Monday, January 1, 2001
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Posted at 12: 45 a.m., Monday, January 1, 2001

2001 enters Hawai'i relatively peacefully

By William Cole
Advertiser Staff Writer

Hawaii rang in the New Year on a relatively quiet note last night, a dramatic contrast to the deafening, smoke-shrouded, 24-hour bomb-fest of a year ago.

Jocelyn and Soliman Valdez of Kalihi, with sons Thomas and Michael, celebrated with sparklers.

Jeff Widener • The Honolulu Advertiser

Where revelers began popping firecrackers and launching pyrotechnics at the dawn of New Year’s Eve 1999, New Year’s Eve 2000 was a sleeper early on, a sparkling Sunday notable mostly for its relative silence.

But there was the potential for tragedy later in the evening as the smoke thickened.

Firefighters responded to a house fire at 2615 Myrtle St. in Palolo at about 10: 30 p.m. An 80-year-old woman lived with her adult daughter at the home, according to firefighters. The daughter was reportedly away from the house, but the elderly woman was unaccounted for as officials began to investigate the fire. Firefighters suspect the blaze was caused by fireworks.

"The house is totally destroyed," said Honolulu Fire Department spokesman Capt. Richard Soo. Preliminary damage was set at $100,000 to the structure and $40,000 to the contents.

Although a smaller legal supply of fireworks was on hand this year, fire officials expected aficionados to save their best and biggest pyrotechnics for midnight.

A state law passed after the din and danger of last year’s celebration required the purchase of $25 permits to buy a string of 5,000 firecrackers.

As of Saturday, only 6,150 firecracker permits were sold in Honolulu. Officials had expected to sell 20,000.

But Soo said last night the permits may have done what they were supposed to do — reduce the danger of fire and injury and lessen the strangling pall of smoke that envelopes entire neighborhoods each New Year’s Eve.

'Safer this year'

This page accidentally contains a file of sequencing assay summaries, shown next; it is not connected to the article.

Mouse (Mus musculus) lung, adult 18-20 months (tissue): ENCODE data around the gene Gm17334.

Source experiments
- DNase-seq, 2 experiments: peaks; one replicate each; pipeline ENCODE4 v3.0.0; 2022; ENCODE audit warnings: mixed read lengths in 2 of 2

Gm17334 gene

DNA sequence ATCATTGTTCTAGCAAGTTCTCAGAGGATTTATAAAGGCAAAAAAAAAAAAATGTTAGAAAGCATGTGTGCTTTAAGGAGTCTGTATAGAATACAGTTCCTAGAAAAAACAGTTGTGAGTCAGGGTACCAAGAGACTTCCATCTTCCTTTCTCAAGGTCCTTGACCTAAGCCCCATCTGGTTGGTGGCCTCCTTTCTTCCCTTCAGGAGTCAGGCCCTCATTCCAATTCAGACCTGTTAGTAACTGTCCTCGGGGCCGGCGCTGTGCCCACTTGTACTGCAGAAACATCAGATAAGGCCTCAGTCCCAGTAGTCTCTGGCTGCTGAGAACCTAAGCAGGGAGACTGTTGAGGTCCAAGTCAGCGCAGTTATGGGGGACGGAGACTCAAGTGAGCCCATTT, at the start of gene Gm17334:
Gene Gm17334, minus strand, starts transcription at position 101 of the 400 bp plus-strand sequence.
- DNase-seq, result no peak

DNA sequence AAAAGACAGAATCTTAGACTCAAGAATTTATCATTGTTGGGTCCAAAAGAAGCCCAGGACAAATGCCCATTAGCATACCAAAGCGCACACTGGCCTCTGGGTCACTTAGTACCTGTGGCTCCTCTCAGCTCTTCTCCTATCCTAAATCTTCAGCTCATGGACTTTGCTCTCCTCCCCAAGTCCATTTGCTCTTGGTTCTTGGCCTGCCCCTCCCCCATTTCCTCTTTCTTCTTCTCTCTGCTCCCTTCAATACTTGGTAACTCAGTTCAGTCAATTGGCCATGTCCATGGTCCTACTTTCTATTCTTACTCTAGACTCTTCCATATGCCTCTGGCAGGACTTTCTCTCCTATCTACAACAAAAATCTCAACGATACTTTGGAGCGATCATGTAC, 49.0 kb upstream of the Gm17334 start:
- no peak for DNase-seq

"Definitely it’s been safer this year," Soo said. "I think what’s happened is the general public had to figure out how much it’s worth to pay $25 to get $10 worth of fireworks."

Eighty-year-old Albert Sur of Hawaii Kai said he was amazed by the peace in his neighborhood yesterday afternoon.

"End of the year here, my dog suffers every year," he said. "Not one pop, isn’t that amazing? Not one pop."

There were the usual fireworks incidents last night, including eight brush fires and nine rubbish fires.

An 11-year-old boy received second-degree burns in Halawa after he got into an argument with a 13-year-old boy at about 6:45 p.m. The older boy tossed a type of fireworks that was lighted onto the younger boy's back, police said. The incident was being investigated.

By 7:30 p.m., police had received more than 200 calls about the use of illegal fireworks. The earliest fireworks could be used legally was 9 p.m.

One of the more serious accidents leading up to New Year's Eve occurred on Friday when a 29-year-old Maui man lost the fingers on his left hand after a homemade fireworks display exploded, police said.

The man, William Dagupion of Lahaina, was in guarded condition last night at the Queen’s Medical Center after being transferred from Maui Memorial Hospital. The blast also injured his left eye.

On Saturday, $20,000 damage was caused to an Ewa Beach home when fireworks landed on a lanai roof, causing a fire, authorities said.

The reports were fewer compared with last year. Fire crews responded to 44 fireworks-related incidents on New Year’s Eve, and an additional 39 calls after midnight.

Major injuries last year included a 25-year-old Waialua man who died of head injuries after a homemade aerial fireworks device exploded and a Kailua High School student who lost an eye when sparklers blew up in her face.

Last year, police received 2,595 fireworks calls between Dec. 26 and Jan. 2.

Larry Lomaz, who operates five Pacific Fireworks stores on Oahu, said this year there was a 60 to 70 percent decrease in the amount of legal fireworks being shipped into Hawaii.

Part of that is due to a huge increase last year in anticipation of millennium celebrations.

'Rich man's game'

But he also said the permit requirement has hurt business.

"This whole island is quiet — and I’ll tell you why," he said. "It’s because of this ridiculous $25 permit. Chain stores aren’t selling fireworks" like they used to. Lomaz said he brought in 300,000 pounds of fireworks.

A total of 145 fireworks licenses were issued compared with 258 last year. Lomaz said the permits not only made life difficult for the sellers but also the buyers.

"This is almost becoming a rich man’s game — shooting fireworks in Hawaii — which is unfortunate," said Lomaz.

Some customers at his store on Nimitz Highway perusing piles of firecrackers and fountains with names such as "Devastation," "Philly Freedom," and "Screaming Stars" were without permits yesterday and buying only the fountains.

"If I didn’t have to get a permit, I probably would have bought a few firecrackers for my older kids," said Kelvin Asahina of Alewa Heights.

One of the few arrests this year for possession of illegal fireworks was made on Friday night, when a 39-year-old Pearl City man was picked up for storing 1,800 pounds of fireworks at his home, police said.

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